Check out the new Alaska Writer’s Magazine, published by Melissa Saulnier. https://www.alaskawritersmagazine.com/
Author and investigator John Straley was recently honored by the Alaska State Legislature.
Coming into the Country, John McPhee’s book about Alaska, was published in 1977, introducing readers across the country to a wild place, less than 20 years into statehood. The book became a bestseller and is still popular. We’ve absolutely loved the Alaska Energy Desk‘s series of features occasioned by the book’s 40th anniversary. Check them all out here.
Rasmuson Foundation announced the latest batch of Tier I grants. Hopefully, writers across Alaska will meet the March 1 application deadline for the Individual Artist Awards.
PALMER | February 18, 2017, Fireside Books in Palmer, Alaska presents a marathon reading of George Orwell‘s dystopian masterpiece, 1984, beginning at 10 am and running till the book ends. More
ANCHORAGE | February 24, 2017, Alaska Quarterly Review presents Mary Odden: “March” and the new AQR issue, in partnership with Alaska Humanities Forum and 49 Writers, at Great Harvest Bread Co. Mary Odden’s essays have appeared in The Georgia Review, Northwest Review, Nimrod, and in an anthology of writing and art, Under Northern Lights, edited by Frank Soos and Kes Woodward. Her book of essays, Mostly Water, will be published by Red Hen Press. Mary earned an MFA in creative writing from University of Alaska Fairbanks in 1995. She has enjoyed teaching various writing, folklore, and literature subjects as an adjunct professor in Fairbanks, McGrath, Glennallen, and statewide through the Rural College. She was editor and publisher of The Copper River Record, a community newspaper, from 2005 through 2010. Mary and husband Jim have lived and worked at jobs above the Arctic Circle near Kobuk and out west on the Kuskokwim River at McGrath. Their current home is at Nelchina, near Glennallen. In 2015, Mary received an Individual Artist Award from the Rasmuson Foundation to support her work on Mostly Water.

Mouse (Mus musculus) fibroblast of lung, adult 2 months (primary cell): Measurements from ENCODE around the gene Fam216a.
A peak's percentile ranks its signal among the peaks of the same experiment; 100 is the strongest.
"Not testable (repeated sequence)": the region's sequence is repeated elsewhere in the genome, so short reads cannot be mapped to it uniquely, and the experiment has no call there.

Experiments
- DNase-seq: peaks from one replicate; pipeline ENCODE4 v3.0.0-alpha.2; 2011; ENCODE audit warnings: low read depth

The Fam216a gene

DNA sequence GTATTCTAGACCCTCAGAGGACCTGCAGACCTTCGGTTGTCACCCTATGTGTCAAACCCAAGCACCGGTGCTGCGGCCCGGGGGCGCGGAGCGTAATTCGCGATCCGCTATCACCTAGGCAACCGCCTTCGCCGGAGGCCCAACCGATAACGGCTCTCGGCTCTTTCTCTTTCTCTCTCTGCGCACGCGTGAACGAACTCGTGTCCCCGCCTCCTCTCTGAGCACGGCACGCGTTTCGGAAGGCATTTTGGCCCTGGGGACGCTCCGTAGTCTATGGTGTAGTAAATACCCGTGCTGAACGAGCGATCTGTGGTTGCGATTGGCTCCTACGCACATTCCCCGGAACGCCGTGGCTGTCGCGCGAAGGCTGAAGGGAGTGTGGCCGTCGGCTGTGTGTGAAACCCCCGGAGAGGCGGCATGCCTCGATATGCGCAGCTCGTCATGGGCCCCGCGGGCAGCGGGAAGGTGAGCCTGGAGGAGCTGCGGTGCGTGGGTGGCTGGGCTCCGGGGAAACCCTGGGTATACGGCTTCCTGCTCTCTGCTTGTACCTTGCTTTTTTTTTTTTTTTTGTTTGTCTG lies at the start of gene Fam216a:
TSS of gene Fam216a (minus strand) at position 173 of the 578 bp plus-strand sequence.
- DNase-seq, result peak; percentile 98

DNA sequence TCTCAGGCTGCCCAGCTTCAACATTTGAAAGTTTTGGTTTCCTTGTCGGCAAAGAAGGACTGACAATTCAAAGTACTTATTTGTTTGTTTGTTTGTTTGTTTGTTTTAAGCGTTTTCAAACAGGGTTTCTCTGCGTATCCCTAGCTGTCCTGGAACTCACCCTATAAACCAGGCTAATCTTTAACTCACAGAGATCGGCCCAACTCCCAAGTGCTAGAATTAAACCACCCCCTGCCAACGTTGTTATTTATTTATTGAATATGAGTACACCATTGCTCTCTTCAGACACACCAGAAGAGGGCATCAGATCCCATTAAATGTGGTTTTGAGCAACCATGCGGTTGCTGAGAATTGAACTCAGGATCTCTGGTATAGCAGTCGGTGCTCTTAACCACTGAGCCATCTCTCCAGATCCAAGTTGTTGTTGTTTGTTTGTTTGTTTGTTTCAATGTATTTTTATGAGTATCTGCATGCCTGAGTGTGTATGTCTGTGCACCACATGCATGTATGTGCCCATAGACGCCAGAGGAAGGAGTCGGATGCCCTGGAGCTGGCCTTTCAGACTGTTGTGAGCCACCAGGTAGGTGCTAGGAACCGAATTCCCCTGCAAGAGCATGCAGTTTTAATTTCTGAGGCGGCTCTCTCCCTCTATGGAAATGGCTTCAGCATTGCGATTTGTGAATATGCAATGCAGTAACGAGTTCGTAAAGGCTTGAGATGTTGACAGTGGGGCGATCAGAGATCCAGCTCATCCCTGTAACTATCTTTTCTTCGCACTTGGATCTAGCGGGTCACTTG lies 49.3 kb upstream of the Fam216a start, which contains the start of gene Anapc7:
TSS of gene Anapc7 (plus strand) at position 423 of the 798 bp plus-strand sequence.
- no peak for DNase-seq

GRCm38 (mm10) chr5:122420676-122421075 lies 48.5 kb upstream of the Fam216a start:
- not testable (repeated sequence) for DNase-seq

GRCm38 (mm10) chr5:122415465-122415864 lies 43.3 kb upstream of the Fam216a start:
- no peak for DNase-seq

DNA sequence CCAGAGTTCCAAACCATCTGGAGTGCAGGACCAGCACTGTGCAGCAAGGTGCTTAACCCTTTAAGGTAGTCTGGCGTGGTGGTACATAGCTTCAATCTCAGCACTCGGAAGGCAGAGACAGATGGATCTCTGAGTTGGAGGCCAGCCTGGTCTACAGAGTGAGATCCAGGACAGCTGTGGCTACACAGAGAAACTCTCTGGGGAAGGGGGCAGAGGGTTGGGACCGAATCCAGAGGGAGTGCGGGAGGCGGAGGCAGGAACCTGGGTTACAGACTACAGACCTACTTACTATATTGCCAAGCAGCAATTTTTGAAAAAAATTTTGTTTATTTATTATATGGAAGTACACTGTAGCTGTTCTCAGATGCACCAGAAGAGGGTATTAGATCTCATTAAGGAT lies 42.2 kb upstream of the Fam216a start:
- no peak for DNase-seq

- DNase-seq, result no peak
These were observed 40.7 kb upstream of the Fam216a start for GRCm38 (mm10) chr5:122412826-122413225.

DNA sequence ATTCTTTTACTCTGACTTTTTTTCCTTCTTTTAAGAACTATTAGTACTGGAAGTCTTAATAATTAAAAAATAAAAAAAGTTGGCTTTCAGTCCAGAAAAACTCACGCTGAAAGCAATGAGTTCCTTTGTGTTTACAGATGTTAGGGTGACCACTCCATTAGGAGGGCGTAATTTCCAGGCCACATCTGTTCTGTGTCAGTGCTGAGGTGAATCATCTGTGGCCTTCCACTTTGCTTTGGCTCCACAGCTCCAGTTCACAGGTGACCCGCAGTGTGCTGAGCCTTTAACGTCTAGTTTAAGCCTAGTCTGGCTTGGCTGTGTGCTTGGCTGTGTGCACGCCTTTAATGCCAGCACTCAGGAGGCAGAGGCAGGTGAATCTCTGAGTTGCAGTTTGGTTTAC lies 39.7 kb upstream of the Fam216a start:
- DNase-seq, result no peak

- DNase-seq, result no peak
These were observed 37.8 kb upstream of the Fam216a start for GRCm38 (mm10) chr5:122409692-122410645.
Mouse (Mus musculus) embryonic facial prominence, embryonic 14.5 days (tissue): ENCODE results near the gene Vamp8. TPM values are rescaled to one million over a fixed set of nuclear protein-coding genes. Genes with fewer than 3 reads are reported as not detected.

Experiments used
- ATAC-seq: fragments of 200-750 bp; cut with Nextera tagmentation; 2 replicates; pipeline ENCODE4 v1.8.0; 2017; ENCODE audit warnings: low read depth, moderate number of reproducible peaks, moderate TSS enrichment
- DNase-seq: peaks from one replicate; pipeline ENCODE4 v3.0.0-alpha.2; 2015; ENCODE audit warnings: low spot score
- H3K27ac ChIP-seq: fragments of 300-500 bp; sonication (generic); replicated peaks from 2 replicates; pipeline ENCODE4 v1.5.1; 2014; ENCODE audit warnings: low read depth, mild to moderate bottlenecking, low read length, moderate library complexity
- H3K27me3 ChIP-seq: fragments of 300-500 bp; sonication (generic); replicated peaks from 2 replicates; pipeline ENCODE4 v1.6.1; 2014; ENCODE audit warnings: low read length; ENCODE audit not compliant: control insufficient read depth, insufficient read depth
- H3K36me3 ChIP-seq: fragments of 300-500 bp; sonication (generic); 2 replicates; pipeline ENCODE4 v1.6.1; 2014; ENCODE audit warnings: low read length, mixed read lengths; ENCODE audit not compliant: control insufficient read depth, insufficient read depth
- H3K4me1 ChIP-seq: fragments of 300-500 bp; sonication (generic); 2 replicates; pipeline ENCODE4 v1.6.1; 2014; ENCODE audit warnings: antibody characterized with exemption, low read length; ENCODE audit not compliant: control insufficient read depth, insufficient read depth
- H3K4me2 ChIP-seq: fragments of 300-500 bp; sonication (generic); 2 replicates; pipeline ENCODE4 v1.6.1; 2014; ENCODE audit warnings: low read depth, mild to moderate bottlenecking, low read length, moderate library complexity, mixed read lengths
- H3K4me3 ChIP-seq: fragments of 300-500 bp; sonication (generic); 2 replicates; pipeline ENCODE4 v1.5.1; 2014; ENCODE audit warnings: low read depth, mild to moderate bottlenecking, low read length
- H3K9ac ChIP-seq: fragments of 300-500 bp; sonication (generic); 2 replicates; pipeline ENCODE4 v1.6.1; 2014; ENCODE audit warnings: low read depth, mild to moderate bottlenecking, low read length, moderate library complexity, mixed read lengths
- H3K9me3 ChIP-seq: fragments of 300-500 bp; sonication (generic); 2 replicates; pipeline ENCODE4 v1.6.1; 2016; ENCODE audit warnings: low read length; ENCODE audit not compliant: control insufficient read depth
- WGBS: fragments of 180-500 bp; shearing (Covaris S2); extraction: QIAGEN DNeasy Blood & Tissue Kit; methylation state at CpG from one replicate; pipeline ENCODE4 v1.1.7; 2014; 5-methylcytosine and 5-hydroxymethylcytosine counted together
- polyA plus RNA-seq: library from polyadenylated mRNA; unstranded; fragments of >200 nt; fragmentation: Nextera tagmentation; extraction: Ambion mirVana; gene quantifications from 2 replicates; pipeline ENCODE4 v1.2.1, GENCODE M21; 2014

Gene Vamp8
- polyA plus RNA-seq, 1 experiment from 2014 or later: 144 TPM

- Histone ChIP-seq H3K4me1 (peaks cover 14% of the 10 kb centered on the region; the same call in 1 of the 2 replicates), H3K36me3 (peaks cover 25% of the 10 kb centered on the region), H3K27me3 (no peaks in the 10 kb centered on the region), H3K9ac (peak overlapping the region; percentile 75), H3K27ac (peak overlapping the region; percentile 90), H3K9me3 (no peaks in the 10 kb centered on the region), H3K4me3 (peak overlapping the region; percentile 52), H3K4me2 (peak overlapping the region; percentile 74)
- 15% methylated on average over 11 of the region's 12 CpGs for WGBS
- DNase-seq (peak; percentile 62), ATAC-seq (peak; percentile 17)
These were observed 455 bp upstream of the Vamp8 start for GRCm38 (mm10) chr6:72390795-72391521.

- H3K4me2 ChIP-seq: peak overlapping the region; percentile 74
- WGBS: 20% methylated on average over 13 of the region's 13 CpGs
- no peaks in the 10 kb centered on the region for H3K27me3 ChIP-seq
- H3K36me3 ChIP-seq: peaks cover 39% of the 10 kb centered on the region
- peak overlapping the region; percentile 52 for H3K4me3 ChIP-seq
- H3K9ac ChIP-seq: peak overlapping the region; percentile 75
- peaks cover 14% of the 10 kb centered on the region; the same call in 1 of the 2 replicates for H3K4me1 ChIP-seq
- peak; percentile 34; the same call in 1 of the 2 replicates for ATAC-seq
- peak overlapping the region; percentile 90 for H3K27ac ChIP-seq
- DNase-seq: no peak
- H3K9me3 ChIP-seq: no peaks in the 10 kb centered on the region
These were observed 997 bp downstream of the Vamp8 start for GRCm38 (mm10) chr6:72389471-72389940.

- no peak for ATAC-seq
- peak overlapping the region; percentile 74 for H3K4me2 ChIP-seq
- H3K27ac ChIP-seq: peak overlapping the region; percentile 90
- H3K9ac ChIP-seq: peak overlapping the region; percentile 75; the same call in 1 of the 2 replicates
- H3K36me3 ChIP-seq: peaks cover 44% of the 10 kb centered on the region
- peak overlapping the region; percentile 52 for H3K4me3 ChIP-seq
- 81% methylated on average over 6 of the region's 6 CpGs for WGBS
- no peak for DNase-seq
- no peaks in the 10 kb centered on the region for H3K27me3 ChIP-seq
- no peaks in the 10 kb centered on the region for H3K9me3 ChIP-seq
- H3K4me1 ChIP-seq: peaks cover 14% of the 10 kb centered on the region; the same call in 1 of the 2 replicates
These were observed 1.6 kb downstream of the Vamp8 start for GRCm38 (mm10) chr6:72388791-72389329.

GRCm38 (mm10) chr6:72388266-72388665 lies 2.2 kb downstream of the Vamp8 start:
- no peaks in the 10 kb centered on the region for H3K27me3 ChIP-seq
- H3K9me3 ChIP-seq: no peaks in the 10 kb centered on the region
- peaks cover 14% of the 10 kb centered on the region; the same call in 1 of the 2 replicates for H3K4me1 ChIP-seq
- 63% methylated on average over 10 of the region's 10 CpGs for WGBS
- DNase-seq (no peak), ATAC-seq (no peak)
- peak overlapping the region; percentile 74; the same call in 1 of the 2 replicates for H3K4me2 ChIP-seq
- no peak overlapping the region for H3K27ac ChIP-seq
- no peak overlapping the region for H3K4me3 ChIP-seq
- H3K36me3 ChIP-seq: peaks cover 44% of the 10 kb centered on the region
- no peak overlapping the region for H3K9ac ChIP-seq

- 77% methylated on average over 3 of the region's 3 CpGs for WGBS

Reading & Craft Talk Series
ANCHORAGE | March 2, 2017, 49 Writers Reading & Craft Talk Series presents “Surprise and Delight: Capturing the Indelible Moment” by Daryl Farmer, author of Where We Land: Stories (Brighthorse Books, 2016). 7 pm at Indigo Tea Lounge, 530 E Benson Blvd, Anchorage, AK 99501. Come early to order tea and snacks! Daryl Farmer is the author of Where We Land, a collection of short stories and Bicycling Beyond the Divide, winner of a Barnes and Noble Discover Great New Writers Award and also named as a Colorado Book Award finalist. He was born in Colorado Springs, at the foot of the Rocky Mountains where he developed a taste for the open road at an early age, and has spent a life roaming the country and writing about its landscapes and people. He has lived in New Mexico, Oregon, New Hampshire, Mississippi and Alaska, among other places. He received a B.A. in physical education from Adams State College (Alamosa, Colorado) and an M.A. and Ph.D. in creative writing from the University of Nebraska-Lincoln. He has taught writing at Georgia Tech. University, Stephen F. Austin State University in east Texas and the University of Alaska-Fairbanks where he is currently an assistant professor and director of the MFA in Creative Writing program.